20140502_071428_resizedAnd then you let them go to the birthday party by themselves. You trust that the other parents will make sure they survive the piñata and ice cream and pray that your kid isn’t THAT KID who spills his red Kool-Aid on the white carpet and tries to steal a birthday present. You make sure that the parents know your phone number and keep your phone next to you at all times, the ringer turned up loud, waiting for the phone call that signals that your child needs YOU and only YOU. You know that call, the one that never comes, because your kid had an awesome time at that party. Even without you there, hovering.

One day, your son goes into the public bathroom alone. And he’ll never know how you hovered outside of the door, listening intently, waiting to rush into the room at the first sound of distress or stranger danger.

jeb first day of schoolOne day, they go to that sleepover. And, you keep your phone on loud the entire time and wait for the phone call that something horrible happened while they were out of your sight at 2AM. You know that call – the one that never came despite all of your worry about it. And your kid comes home jabbering about all of the fun she had the night before.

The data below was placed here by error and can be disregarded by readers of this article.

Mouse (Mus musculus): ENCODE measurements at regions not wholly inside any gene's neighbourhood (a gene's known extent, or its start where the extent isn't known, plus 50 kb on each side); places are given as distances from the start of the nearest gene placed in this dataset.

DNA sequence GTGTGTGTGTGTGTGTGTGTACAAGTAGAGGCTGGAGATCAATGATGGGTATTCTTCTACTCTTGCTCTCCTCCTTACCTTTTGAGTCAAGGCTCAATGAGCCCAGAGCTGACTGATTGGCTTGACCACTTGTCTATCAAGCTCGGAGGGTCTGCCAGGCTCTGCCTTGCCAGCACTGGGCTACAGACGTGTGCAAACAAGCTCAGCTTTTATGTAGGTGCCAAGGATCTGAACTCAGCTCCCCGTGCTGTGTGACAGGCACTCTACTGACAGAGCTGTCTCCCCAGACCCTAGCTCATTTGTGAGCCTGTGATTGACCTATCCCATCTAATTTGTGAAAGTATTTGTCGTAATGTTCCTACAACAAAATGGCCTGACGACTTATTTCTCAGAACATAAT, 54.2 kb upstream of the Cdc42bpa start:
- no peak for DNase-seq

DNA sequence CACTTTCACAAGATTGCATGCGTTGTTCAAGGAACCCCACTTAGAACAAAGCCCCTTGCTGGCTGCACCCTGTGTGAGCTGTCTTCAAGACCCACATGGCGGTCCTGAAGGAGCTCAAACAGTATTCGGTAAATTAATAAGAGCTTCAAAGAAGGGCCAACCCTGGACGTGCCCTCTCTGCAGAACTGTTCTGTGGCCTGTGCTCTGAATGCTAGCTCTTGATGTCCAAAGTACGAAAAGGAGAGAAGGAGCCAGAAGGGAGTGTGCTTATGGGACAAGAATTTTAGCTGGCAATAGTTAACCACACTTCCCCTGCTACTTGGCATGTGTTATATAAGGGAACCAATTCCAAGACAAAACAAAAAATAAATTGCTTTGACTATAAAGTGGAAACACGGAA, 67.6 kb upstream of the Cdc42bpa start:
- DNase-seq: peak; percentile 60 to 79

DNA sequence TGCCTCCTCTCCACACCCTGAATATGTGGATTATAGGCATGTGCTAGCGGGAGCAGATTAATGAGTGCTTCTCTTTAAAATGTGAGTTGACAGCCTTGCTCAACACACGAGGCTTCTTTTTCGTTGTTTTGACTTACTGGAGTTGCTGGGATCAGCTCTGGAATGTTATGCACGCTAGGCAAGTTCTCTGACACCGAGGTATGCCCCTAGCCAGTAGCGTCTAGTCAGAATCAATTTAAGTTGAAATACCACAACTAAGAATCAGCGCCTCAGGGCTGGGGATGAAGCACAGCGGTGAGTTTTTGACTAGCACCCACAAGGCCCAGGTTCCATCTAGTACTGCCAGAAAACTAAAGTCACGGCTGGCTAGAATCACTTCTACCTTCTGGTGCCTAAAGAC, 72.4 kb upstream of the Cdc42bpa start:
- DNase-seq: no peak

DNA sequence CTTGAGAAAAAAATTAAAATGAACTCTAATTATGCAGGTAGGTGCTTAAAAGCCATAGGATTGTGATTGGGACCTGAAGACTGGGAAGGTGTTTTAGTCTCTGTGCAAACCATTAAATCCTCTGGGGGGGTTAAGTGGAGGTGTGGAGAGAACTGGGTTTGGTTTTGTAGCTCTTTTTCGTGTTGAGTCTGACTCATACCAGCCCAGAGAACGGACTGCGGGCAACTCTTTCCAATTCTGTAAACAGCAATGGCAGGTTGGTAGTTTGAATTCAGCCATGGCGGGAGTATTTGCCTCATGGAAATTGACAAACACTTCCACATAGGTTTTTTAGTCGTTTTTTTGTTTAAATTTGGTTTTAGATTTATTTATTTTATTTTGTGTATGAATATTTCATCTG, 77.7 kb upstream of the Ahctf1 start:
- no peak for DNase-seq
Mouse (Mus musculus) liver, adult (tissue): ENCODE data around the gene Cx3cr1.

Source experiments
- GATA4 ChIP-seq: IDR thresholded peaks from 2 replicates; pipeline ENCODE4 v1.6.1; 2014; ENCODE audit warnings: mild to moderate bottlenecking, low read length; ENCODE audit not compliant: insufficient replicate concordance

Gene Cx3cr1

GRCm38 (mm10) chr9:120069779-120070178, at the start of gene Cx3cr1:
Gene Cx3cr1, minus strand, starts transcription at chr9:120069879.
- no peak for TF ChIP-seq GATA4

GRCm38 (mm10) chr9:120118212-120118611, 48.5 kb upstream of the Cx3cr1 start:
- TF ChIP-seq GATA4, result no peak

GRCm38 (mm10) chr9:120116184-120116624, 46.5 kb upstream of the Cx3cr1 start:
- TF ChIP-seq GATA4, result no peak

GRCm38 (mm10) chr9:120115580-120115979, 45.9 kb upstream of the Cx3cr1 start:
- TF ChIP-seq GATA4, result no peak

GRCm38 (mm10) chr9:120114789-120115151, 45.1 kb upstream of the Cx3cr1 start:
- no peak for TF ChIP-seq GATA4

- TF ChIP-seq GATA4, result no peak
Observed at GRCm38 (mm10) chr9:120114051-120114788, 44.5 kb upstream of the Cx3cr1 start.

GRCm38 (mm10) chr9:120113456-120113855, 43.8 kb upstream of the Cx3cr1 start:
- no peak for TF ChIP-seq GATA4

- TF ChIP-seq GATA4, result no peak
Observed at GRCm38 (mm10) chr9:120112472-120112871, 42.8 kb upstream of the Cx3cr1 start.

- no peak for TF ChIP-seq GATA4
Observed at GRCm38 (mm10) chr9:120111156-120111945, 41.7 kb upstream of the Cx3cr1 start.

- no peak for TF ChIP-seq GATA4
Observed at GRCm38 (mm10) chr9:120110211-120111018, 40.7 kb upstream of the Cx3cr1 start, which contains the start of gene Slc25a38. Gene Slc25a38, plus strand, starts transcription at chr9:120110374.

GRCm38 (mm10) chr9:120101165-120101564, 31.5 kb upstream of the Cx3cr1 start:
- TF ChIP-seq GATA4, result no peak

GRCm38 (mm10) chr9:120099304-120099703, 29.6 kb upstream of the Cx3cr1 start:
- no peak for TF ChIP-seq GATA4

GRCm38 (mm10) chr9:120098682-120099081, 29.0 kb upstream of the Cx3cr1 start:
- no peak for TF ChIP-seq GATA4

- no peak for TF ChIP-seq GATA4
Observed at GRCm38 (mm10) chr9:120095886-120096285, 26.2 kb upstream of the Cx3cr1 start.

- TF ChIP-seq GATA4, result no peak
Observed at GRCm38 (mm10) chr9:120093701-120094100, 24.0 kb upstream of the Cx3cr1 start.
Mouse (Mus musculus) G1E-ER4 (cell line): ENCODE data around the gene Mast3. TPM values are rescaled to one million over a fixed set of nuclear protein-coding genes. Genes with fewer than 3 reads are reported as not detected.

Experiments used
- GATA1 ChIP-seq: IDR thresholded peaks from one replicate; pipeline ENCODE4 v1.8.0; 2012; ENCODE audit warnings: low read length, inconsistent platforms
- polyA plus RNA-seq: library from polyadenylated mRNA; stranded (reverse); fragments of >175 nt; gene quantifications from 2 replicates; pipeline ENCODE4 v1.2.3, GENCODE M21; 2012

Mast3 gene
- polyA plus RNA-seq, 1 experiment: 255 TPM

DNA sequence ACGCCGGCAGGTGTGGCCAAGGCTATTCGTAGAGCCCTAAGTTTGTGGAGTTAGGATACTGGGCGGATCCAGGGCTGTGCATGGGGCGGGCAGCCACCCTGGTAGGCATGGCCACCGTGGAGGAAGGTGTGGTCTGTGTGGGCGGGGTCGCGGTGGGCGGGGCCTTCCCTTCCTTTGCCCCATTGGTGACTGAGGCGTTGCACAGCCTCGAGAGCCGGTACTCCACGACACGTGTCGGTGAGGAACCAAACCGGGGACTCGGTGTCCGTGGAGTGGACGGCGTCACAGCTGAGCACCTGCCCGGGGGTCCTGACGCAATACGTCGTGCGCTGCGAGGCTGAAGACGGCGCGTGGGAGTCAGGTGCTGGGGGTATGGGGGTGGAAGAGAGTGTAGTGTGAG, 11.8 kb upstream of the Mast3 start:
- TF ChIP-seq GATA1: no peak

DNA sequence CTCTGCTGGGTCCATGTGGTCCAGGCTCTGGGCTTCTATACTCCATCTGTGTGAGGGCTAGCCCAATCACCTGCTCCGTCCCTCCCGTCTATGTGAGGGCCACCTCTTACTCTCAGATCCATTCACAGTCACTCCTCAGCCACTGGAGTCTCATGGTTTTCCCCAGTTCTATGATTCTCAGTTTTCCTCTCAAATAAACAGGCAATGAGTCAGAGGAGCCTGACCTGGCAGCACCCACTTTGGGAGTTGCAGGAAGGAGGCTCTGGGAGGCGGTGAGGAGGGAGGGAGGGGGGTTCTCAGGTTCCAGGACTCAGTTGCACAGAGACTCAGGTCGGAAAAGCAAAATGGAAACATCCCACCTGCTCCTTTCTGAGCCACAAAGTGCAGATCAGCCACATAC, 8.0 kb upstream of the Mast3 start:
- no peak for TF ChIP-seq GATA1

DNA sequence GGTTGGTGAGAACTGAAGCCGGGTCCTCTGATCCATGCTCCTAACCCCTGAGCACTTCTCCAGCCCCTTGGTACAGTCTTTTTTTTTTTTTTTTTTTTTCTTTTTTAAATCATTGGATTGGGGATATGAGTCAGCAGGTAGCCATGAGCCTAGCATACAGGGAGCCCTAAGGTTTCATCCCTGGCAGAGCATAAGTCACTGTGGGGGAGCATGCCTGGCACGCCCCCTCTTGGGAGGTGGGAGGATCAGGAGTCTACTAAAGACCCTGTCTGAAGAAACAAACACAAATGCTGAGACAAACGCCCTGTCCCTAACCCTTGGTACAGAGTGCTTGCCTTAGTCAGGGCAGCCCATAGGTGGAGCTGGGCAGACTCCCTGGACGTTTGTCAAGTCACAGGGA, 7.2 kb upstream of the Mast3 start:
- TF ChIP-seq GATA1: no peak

Eventually, the sleepovers are just a part of life. And you have a house full of kids as often as your kids are gone from the house.

You realize one afternoon that you might not know all of your kid’s friends’ parents, and wonder if that makes you a bad mom or not.

kidsEventually, they get their permit to learn how to drive. And you’re sitting next to them the entire time, teaching them, guiding them, knowing that one day you’ll hand them the keys and they’ll drive away all by themselves.

You wonder how you’ll do it.

And then they do. And you keep your phone on loud and close to you the whole time waiting for that phone call from the state troopers. You know that call — the one that never came despite all of your worry over it.

You have them check in with you everywhere they go. Check in when they get there, check in when they leave. Check in when they get to the next place.